Saturday, July 22, 2017
Billy Long: I will work to confront the challenges of cybersecurity
In a world where security is not simply a matter of physical safety, but also virtual safety, cybersecurity continues to be a topic of discussion in both the news and in Congress. As technology rapidly changes, our approach to cybersecurity and its emerging threats needs to adapt as well. Recently the Energy and Commerce Committee held a hearing regarding security in wireless technology. This hearing examined mobile cybersecurity problems while also discussing possible solutions. In the United States alone, 77 percent of the population owns a smartphone and 51 percent own a tablet.
In 2015, people purchased 1.4 billion smartphones, which was a 10 percent increase from the previous year. As smartphone purchases have increased, so have their vulnerabilities to cyber hacks. There are numerous ways hackers can exploit mobile vulnerabilities. Some ways include downloading an app through a third party, opening a suspicious text message or email or having weak passwords. In 2014 there was a 214 percent increase in mobile vulnerabilities, compared to a 32 percent increase in 2013.
As more and more people buy smartphones and store sensitive information on them, such as health records, social security numbers and credit card information, the more likely a hacker will target these vulnerable devices. According to the 2017 Symantec Internet Security Threat Report, in 2016 1.1 billion people had their identities stolen, doubling the number from the previous year.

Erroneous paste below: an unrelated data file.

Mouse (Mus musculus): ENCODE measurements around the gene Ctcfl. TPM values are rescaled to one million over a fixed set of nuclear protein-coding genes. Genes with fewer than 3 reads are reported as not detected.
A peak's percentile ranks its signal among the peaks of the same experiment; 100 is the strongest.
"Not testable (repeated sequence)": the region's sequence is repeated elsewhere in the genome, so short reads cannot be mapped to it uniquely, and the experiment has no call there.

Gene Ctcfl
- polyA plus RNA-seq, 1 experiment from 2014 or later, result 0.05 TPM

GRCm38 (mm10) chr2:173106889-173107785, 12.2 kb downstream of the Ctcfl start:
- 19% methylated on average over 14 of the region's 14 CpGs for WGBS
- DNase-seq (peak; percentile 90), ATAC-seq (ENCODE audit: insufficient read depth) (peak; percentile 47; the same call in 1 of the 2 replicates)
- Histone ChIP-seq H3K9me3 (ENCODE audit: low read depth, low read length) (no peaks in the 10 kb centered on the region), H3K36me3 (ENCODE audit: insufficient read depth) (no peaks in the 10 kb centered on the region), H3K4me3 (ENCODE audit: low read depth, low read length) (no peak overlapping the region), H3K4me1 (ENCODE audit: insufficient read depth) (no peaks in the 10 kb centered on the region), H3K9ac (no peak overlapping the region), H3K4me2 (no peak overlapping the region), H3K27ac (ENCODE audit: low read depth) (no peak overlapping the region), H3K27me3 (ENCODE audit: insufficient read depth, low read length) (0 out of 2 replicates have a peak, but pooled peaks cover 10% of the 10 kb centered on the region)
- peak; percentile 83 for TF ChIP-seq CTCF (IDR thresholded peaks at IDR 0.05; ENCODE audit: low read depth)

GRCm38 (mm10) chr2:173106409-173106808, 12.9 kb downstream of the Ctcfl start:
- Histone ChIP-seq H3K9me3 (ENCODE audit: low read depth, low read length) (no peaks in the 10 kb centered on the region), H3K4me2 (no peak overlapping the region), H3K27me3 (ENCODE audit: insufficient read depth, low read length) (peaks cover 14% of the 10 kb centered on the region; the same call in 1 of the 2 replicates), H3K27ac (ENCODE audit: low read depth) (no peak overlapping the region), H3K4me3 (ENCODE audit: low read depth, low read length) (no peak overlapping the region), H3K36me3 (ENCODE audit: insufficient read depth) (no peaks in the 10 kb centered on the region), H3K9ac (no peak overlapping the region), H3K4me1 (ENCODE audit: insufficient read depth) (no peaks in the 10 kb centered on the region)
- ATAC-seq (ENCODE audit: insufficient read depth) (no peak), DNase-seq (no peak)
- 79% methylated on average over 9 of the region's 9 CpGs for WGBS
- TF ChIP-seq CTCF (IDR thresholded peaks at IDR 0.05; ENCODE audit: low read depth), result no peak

People are connected now more than ever before, and addressing all these vulnerabilities becomes even more important. The good news is there are techniques than we can do to improve mobile security. Changing passwords regularly, backing up mobile devices, paying closer attention to permission messages and avoiding downloading third-party apps can decrease the likelihood of a hack. In 2015, an analysis of over 10 million apps showed that roughly one third were created for viruses.
Cybersecurity touches on virtually every aspect of American life and our laws and policies have not kept up with technology; we must take critical steps to protect American information and ideas. I will continue to work with my colleagues on legislation that confronts these issues and addresses the most pressing problems from these emerging cyber-related challenges.